This place is huge! And you won’t have any crowds to deal with, even in the highest of the high season. Personally I have found this to be my favourite gallery in Europe in terms of overall experience, of the range of artists and the quiet and spaciousness of the gallery context. The Uffizi Gallery in Florence is great, but it isn’t so enjoyable to visit if you are being jostled by a crowd of thousands.
The Birth of Bourgeois Man. From around 500 years ago in north-west Europe, in places like this and people like Holbein’s merchant, we get a gradual shift in psychology. Institutions like stock markets, banks, market towns, and universities affect Western psychology and that that psychology becomes more about acquisitions, hard work, deferring gratifications, bending over the desk and focussing on personal enrichment. The eyes of the individual become dull and joyless. In this painting by Holbein we have a perfect representation of this new kind of man. The middle class striver, and pen pusher. Money lays on the desk, keys hang in the top right – make the money, buy the stuff, lock it up. Keep good records. The slender poesie of flowers has but a moment before it will wilt. Our living moments are passing and fading away as we focus on the jingling coin. There are so many details in this painting that you can focus on when you see the large original canvas, for example the Turkish rug covering his table makes me think of global trade flows.
The fire burns in this man, and his eyes tell you that. A ruggedly beautiful face from the brush and the imagination of van Dyck. He was court painter for Charles I in England but this is my favourite painting of his and its here in Berlin. He is an apostle for all passion and all certitude of conviction.
So much is happening whenever you take the time to look at a large canvas by Brueghel. Here Christ is carrying the cross to the hill of Golgotha where he will be cruxified. It is a central moment in the religious imagination of the Western World. And yet…
And yet… W. H. Auden was right in his poem about another painting by Brueghel. I will quote a few lines and you’ll see what I mean:
Musee des Beaux Arts
W. H. Auden
About suffering they were never wrong,
The old Masters: how well they understood
Its human position: how it takes place
While someone else is eating or opening a window or just walking dully along;
How, when the aged are reverently, passionately waiting
For the miraculous birth, there always must be
Children who did not specially want it to happen, skating
On a pond at the edge of the wood:
They never forgot
That even the dreadful martyrdom must run its course
Anyhow in a corner, some untidy spot
Where the dogs go on with their doggy life and the torturer’s horse
Scratches its innocent behind on a tree.
Now look at the section of the above painting I’ve included. Look at the two men on horse back having a quiet chat on the way up the hill, and seemingly not galvanised by the magnitude of the moment and its cosmic significance. As Auden says, suffering takes place ‘while someone is eating or opening a window or just walking dully along’. In other words, part of emotional maturity in life is recognising that you or your preoccupation are not centre of the universe. You are not the protagonist in the mind of another person, as you are in your own. Perhaps not even Christ is, sometimes.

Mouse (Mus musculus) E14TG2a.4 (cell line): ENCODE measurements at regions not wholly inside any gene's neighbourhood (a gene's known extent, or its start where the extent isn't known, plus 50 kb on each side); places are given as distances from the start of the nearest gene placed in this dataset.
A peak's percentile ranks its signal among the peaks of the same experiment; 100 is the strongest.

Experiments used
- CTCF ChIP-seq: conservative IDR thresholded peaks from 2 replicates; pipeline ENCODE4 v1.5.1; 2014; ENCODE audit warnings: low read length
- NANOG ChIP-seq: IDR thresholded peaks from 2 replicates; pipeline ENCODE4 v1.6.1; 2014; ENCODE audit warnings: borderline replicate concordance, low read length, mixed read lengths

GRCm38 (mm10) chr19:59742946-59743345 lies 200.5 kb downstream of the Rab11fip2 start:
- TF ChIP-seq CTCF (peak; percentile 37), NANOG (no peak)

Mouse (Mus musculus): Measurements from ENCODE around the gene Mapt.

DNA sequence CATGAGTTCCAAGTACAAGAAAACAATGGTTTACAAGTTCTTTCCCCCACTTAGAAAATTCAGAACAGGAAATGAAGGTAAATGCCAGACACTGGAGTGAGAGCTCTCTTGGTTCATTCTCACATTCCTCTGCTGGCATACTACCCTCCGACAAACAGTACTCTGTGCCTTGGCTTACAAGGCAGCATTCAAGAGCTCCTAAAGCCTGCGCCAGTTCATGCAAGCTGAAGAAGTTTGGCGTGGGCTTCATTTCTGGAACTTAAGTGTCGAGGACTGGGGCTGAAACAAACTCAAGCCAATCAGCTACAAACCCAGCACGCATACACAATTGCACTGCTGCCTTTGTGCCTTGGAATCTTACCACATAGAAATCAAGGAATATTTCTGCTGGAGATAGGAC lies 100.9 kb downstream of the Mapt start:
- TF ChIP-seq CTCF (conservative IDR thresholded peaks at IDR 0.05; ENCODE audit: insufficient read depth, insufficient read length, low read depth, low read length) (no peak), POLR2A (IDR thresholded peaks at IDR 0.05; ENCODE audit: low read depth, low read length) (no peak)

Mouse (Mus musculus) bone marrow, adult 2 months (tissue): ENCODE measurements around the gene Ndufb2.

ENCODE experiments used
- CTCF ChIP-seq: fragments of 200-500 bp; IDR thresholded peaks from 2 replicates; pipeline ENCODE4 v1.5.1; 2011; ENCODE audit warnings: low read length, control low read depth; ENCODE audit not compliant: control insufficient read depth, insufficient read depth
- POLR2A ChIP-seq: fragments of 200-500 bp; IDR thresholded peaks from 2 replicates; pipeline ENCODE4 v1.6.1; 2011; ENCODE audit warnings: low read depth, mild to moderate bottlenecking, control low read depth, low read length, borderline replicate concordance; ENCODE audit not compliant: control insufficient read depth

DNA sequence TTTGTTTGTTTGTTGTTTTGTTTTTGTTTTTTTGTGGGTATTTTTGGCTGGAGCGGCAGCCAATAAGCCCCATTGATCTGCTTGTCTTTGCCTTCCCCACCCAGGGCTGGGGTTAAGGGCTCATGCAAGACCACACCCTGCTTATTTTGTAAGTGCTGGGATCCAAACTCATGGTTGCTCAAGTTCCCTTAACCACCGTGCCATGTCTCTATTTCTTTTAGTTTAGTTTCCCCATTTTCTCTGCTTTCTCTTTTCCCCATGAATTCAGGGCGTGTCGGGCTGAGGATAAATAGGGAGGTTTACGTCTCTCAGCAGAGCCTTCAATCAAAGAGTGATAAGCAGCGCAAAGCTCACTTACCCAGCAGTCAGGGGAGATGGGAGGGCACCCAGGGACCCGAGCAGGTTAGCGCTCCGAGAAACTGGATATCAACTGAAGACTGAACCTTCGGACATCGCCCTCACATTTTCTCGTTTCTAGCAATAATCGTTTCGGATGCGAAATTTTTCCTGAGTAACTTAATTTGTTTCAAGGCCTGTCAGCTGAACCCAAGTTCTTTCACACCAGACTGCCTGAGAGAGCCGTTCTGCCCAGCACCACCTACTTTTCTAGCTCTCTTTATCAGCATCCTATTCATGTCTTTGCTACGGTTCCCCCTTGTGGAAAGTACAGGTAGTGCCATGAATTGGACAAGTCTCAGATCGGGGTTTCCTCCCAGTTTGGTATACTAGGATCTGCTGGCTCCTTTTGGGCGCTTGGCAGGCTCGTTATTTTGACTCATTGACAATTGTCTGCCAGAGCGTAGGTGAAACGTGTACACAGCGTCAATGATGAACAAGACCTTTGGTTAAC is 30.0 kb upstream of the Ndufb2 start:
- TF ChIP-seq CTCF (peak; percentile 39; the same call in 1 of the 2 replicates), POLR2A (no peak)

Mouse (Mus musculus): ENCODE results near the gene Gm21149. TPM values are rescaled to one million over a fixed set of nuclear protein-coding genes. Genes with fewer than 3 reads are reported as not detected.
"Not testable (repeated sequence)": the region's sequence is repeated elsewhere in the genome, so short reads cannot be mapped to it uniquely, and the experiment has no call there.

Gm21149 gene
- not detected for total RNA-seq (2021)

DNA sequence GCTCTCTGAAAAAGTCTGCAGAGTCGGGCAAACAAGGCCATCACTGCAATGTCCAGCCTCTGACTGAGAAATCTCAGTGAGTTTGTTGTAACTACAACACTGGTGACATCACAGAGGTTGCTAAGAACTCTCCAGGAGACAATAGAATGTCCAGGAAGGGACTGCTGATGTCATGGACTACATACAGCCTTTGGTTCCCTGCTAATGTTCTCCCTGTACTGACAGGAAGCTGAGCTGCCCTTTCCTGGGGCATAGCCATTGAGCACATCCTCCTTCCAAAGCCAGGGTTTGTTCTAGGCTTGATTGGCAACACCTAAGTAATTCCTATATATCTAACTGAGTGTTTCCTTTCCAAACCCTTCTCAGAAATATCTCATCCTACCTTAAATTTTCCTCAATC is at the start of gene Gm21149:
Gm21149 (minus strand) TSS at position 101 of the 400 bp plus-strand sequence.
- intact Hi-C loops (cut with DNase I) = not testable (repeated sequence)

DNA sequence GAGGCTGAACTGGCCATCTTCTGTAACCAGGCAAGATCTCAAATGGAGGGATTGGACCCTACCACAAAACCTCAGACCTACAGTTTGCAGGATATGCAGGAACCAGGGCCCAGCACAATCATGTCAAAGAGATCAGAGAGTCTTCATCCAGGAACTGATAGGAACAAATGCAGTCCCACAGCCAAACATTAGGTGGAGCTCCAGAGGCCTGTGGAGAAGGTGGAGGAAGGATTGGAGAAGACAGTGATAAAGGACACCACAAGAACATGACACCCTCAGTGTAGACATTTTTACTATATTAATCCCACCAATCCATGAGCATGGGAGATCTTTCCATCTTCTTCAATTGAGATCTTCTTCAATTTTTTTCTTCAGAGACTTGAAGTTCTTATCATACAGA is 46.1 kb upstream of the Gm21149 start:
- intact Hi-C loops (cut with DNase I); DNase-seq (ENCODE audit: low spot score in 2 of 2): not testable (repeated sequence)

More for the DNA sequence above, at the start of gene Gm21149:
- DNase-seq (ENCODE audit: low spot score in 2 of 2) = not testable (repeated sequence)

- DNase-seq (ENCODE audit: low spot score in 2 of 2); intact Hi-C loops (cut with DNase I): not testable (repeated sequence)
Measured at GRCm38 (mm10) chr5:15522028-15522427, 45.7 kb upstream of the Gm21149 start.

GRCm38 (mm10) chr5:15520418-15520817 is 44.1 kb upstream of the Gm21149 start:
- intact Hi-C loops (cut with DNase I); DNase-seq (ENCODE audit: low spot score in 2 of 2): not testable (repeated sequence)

This next painting by Jan Steen is a festival of bad behaviour. Boozing, and smoking, and gorging on cake. It was only in the 1500s that highly refined sugar got to Europe in large quantities. As the middle class grew in the 1600s in the Netherlands and north-west Europe more people could have sedentary professions and in combination with lots of alcohol, smoking, and refined sugar, we get more of the mismatch diseases endemic to the modern West. The arteries of these men and women, our ancestors in a sense, start to get more clogged, and their blood pressures start to rise. Diseases of affluence, the one’s that modern hospitals labour under the weight of today in the West, started long ago. In this painting by Jan Steen we see a world where they are really getting under way in earnest. The old are still singing this tune, and the young are still piping the refrain.
This is a huge canvas, and you stand in front of it and are humbled by its size. The screen can’t communicate that to you. But it is a reminder of how much French and English and German aristocrats loved Rome and its glories. It is a reminder of how much I love the sheer scale and majesty of the piazza in front of St. Peters in Rome. It is one of the great human made spaces in the world, certainly one of the greatest public spaces in Europe. Here the world seems larger and the ceiling of cultural possibilities higher.
And what is another obvious choice for a great public space in Europe? Well just walk on through the Gemäldegalerie and come to the Canalettos…
I cast my mind back to the Venice this painter knew, full of mouldering Gothic edifices and shimmering sunsets and pungent odours, and I am nostalgic for a world I have never known. Today Venice is still beautiful and to be treasured, but she is dying under the weight of over tourism. The city has been loved to the point of death in 2023. I got up at 5am one morning last year and stood by a column next to the Ducal Palace and looked out from the molo, and felt for a moment this old European splendour and beauty with hardly a soul around in the weak dawn light.
One thing is certain: if you want to escape the world of over tourism, just visit the Gemäldegalerie, Staatliche Museen zu Berlin. For reasons I don’t understand, this place is wonderfully uncrowded.